Exploring what IoT can do across the food chain
When you think of agriculture in the digital age, you think of satellite-based weather forecast and maybe some AI-powered number crunching on production data.
However, imagining and understanding what the internet of things (IoT) can offer to agriculture and the food chain take a little help.
The truth is, away from the eyes of the common industrialist, agriculture has gone through quite a digital transformation already and adopted quite a few technology-powered solutions.
Among all those solutions, IoT seems to have made a huge dent in how food is produced, processed, and provided to people in today’s world. Here are some examples:
Producing crops for human consumption is not an easy task. It takes a lot of effort and diligence. Each crop has a different set of requirements and requires a specific environment that facilitates growth.
Whether you’re thinking of spinach, avocados, coffee, or even sugar, everything requires a specific climate and atmosphere to grow. Cattle and other livestock too, need specific feed and medicines for optimal growth.
However, with weather changes more frequent than ever before, and with advancements in agricultural and veterinary sciences, it’s important to take care of the primary production process.
IoT, through sensors and drones, makes it possible to better monitor the soil and livestock, in real time — which enables them to take better care of their crops and animals — ensuring they’re always at optimal health.
Some examples of such agriculture IoT devices are allMETEO, Smart Elements, and Pycno.
Logistics and storage
The logistics and storage arena is outside the farmland but is one of the most critical to the health of crops and livestock. Do it wrong and you’ll undo all the work that farmers have put into their agricultural produce.
The most important thing to remember when it comes to logistics and storage is that the crops, once harvested, need to be maintained at certain temperatures and in certain specific conditions. Failing to do so can cause them to spoil, attract insects, grow molds, or accelerate rotting.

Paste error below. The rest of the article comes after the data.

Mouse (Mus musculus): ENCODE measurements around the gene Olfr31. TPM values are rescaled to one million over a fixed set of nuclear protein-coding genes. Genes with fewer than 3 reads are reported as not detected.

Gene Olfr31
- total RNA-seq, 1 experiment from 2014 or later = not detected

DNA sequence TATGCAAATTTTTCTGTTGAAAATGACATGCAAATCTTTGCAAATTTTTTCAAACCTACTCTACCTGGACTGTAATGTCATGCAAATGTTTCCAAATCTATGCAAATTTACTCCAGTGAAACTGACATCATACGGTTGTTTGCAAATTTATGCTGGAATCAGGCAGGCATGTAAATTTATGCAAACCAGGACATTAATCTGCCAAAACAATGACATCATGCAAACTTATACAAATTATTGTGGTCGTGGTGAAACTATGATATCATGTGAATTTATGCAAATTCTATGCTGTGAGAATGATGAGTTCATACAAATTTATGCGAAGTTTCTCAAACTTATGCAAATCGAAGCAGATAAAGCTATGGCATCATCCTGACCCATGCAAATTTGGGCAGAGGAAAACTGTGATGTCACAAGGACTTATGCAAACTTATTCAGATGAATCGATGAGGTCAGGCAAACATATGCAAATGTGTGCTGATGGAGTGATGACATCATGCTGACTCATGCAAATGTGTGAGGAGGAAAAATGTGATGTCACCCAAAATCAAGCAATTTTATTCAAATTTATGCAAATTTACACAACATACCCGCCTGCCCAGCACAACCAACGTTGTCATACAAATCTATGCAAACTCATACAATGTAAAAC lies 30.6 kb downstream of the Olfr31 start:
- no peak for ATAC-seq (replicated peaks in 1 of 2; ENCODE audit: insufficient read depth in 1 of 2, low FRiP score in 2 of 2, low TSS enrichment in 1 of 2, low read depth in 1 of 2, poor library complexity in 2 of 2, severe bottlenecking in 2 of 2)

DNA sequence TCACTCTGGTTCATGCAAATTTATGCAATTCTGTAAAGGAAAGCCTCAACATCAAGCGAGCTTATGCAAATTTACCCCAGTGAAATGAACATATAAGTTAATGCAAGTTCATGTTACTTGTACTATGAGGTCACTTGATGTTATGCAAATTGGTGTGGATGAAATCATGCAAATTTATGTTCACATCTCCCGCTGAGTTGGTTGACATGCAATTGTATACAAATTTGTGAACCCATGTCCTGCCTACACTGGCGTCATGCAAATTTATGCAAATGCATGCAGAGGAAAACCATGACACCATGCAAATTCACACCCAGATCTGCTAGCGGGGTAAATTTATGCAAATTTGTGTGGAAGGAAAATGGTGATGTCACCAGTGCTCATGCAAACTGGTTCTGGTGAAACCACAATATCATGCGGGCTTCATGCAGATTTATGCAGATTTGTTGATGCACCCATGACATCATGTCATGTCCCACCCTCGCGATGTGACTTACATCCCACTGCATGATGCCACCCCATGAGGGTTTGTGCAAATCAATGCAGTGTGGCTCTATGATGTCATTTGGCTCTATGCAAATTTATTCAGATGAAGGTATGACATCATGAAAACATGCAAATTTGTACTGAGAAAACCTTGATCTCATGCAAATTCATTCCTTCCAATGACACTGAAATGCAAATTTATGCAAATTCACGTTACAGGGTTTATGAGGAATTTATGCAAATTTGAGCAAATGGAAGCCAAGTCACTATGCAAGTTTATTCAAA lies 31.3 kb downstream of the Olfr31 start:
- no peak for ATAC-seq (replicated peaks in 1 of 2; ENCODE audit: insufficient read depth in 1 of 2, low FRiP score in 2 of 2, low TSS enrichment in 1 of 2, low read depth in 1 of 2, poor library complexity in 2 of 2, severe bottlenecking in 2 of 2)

IoT, in logistics and storage, primarily comprises of sensors and helps make sure that the produce stays fresh, while it is moved from the origin to the destination where it will be processed or consumed.
In essence, IoT turbocharges port management, warehouse management, temperature regulation, and fleet management to optimize for final consumption.
The World Bank, for example, recently showcased the SmartMoo IoT platform which can acquire data via sensors that are embedded in milking systems, animal wearables, milk chilling equipment, and milk procurement peripherals.
The data is transmitted back to the platform to be analyzed and disseminated to various stakeholders over low-end and smart mobile devices.
Finally, the first point of commerce for farmers, the wholesale market brings together buyers and sellers of all sizes. It is at the wholesale market that farmers typically hand over their goods to a buyer for a price.
However, the buyer is usually not the end consumer — making the purchase in order to trade further or use the produce as raw materials (or ingredients) for something else.
Similar to the logistics and storage market, in wholesaling, IoT powered sensors power warehouse management, cold chain management, inventory control, and origin traceability.
In essence, they help make sure that the optimal temperature and conditions are maintained for the storage of each crop, and that each batch purchased or sold can be traced back to its origins in case of abnormalities or other issues encountered.
There’s a lot of use for IoT in manufacturing food products. Not only does it help maintain quality but also ensures the production facility produces safer food, automated maintenance, fleet management, and inventory control.
Using IoT, manufacturers can improve the quality of the product they create and make sure that the raw materials they use are at their optimum.
IoT can also help bring down the cost of production by reducing one of the biggest items of cost — wastage. Being able to monitor, in real time, the weather conditions and the environment in a production facility ensure that no raw materials are wasted.
IoT also helps manufacturers comply with prevailing regulations. To meet stipulations of the FDA FSMA (food safety modernization act) manufacturers can set up proactive plans to prevent quality and safety issues. In order to do so, it can collect data that could give insight into potential issues before they occur.
Finally, food manufacturers send over their products to the retail store for sale. Whether it is something as simple as ‘polished rice’ or something as complex as cookies, the retail store contains a mix of products from farms across the world.
In some cases, the retail store also houses food products that come directly from the farm.
The primary role of IoT in the retail space is to minimize spoilage. Sensors and chips in different form factors and performing different functions – from tracking the position and location of foods to analyzing the conditions a certain food product is subjected to, sensors can help collect data in real-time and keep produce safe, preserving taste and nutrition in whatever is sold.